But it was no one’s fault but his own. He had assumed that all he had to do was stamp E.T. on the box, and the public would gobble the games up like so many Reese’s Pieces. But he was wrong. The whole industry was. Among video game historians, both amateur and professional, the crash is seen as a tragedy for the video game industry, a cautionary tale for fans and creators alike. Watch yourselves, or we’ll go the way of ’83, will become like so many comic fans, cowering in tiny basement shops giggling at the latest exploits of Black Lightning. But I see it, truly, as a holy purge, the clean burn that leaves the forest smoking, but ripe for the taking root of fragile seeds. Indeed, by Christmas 1985, Nintendo would release its NES, bundled with Super Mario Bros., and the rest, as they say, is history. So it’s hard for me to weep for any of them; Atari, Nolan Bushnell, Custer. Except for E.T., that is. I can’t help but feel sorry for him. You can see it, can’t you? The little blob of pixels shrieking from within the pit as bulldozers cover him with fill dirt. Turn the dial, click the dipswitch. Again. Take out the cartridge, blow it clean of dust. Check the connection to the TV (in those days you had to screw two sets of prongs into the antenna connection, with a Phillips head screwdriver). Nothing. But the shrieking, the blinking of the screen as the pixels refresh, the vertical hold slipping, the whole image cycling over, replacing itself, and for some reason, morbidly, horrifically, the score at the bottom of the screen is skyrocketing into octuple digits.

The United Federation of Planets

My father loved Star Wars. For that matter, he loved Star Trek. We used to watch Star Trek: The Next Generation episodes together on the couch. This is maybe one of my only memories left of him from my childhood, eating cereal while he adjusted the antenna to get the TV just right. Of course, “just right” was not all that great. If you could get it to stay in color, keep the vertical hold in place, and replace the lightning bolts of white static with an all-over film of crackling white dots, you were good to go.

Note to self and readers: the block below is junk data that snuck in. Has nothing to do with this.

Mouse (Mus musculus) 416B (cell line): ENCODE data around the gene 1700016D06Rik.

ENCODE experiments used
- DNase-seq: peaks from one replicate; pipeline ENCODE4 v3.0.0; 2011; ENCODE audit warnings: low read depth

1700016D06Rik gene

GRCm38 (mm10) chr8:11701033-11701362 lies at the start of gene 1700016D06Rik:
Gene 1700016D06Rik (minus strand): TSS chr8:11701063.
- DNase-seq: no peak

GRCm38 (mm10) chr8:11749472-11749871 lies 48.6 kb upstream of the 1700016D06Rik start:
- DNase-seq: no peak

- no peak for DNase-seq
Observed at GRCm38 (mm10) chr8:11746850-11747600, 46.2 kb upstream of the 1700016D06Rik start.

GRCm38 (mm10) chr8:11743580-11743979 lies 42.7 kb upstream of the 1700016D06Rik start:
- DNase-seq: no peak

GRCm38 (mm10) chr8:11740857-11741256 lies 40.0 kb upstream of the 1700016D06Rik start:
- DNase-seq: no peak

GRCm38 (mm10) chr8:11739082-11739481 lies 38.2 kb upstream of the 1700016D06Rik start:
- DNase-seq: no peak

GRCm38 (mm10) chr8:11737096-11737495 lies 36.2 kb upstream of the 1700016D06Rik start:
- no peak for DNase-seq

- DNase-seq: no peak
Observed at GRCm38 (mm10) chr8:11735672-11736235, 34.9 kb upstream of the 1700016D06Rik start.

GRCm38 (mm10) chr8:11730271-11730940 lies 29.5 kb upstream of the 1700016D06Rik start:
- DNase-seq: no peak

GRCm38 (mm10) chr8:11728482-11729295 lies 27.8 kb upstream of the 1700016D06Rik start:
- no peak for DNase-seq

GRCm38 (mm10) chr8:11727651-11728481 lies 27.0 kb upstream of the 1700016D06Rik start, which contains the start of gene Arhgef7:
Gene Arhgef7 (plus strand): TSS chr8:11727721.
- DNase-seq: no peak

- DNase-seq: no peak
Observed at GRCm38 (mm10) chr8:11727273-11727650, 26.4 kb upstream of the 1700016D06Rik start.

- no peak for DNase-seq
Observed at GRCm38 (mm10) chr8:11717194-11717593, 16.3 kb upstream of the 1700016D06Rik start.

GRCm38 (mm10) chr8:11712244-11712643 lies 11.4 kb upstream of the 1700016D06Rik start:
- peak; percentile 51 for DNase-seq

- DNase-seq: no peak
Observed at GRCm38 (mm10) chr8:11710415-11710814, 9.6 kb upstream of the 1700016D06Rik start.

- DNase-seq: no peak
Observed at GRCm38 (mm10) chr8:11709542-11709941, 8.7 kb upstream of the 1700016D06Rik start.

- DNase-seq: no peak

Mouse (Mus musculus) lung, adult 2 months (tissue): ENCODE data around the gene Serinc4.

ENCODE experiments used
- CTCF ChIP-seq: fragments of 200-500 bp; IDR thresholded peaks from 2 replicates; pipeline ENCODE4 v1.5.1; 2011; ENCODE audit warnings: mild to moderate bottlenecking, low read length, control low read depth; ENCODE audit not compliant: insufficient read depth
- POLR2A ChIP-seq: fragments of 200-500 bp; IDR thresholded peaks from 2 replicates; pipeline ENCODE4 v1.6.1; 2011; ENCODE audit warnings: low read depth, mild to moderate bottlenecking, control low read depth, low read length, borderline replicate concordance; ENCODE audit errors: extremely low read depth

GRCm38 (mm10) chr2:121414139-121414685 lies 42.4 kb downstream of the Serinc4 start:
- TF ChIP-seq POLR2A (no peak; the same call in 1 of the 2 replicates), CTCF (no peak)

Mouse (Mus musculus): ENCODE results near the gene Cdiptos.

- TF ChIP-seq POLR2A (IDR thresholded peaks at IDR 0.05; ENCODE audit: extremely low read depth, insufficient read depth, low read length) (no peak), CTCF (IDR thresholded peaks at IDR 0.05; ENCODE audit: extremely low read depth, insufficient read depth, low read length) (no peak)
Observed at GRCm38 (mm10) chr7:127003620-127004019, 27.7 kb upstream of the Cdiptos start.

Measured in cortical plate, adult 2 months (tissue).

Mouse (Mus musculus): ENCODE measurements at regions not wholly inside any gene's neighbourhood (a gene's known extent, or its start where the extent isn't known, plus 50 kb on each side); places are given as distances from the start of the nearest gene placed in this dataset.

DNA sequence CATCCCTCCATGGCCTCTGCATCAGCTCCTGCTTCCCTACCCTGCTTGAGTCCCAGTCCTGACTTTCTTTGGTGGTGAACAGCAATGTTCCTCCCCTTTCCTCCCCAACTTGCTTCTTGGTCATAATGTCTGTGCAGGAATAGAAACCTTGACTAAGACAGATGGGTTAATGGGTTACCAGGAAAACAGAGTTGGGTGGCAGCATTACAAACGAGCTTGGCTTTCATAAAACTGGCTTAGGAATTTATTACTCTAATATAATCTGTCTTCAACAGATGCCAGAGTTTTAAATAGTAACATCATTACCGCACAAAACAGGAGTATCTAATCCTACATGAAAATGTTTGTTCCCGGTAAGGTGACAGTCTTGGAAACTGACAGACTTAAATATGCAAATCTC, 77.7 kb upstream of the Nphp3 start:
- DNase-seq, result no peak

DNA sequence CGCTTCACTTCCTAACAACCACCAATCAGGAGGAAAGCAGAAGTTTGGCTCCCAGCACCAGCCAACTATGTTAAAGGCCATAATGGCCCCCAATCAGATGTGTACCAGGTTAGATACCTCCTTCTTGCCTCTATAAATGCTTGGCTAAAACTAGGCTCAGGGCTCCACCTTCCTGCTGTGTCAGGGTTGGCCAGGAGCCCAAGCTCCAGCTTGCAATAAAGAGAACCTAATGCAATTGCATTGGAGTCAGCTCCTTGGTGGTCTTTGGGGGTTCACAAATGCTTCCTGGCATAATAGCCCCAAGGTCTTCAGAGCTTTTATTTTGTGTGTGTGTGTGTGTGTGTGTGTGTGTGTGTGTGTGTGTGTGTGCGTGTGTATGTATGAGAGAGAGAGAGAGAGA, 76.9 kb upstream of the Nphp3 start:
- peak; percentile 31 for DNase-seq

In one episode that I remember, the Enterprise is hit by some kind of beacon of light after running sensors on an unidentified interplanetary probe. The ship itself suffers no adverse effects, but the Captain, Jean Luc Picard, is immediately rendered unconscious. And yet, seconds later, he is talking about “Space, the final frontier,” as planets wobble into focus and recede into the background. This is the credit sequence, and the moment when Picard is seen lying, prone on the bridge, is what we call the teaser, or the cold open; but to a child who has yet to master the most basic levels of cognition, it is an irreconcilable dilemma. This bald man with the halo of gray hair has slipped out of reality somehow, is floating now in the great beyond, pontificating on the meaning of life, space, time.

“Where is he now, daddy?” But he didn’t understand this question. How could he?

“Where is who? Watch the show.”

“What do we do?” wonders Commander Riker, after a handful of commercials for soaps and tampons have given my father a chance to get himself a beer, and the music swells, and the music swelling is only something that happens for us, on the television, but for Riker, who is the second in command, it must feel like the music is swelling for him too. Because Picard is his friend, and he wants to save his life. But also, if something were to happen, he would be made captain of the ship.

Meanwhile, Picard awakens on a strange planet. In a quiet home. He has a beautiful wife. She is pregnant. He is respected in the community. He is a farmer, and a man with a bookshelf as long as it is tall; which is to say both very long and very tall. But he springs into action. He does not lie back in bed, allow himself another few minutes of sleep. Something is wrong.

“Who are you? Where is my ship? What is the meaning of this?” He asks his wife. And this is always how Picard would handle a problem. He was always asking people “What is the meaning of this?” as if there was always some clear answer to his problem, as if people are somehow supposed to know the meanings of things. That is what is hard for me to think about now, remembering this episode, and I think it must have been hard for my father to imagine as well. Who, if given a chance to live another life, would do anything but take it for granted? But, we are products of our environment. He was a character on a television show, so he has the luxury of asking about meaning. Things have meanings there. Why is he on this planet? Well, not to spoil the story, but, to teach us all an important lesson about life and death.

But his wife does not understand. Picard is not even his name. He has another name. I don’t remember it, but it’s musical, beautiful, like a note on the flute. That’s another thing. This man, this Picard-who-is-not-Picard, plays the flute.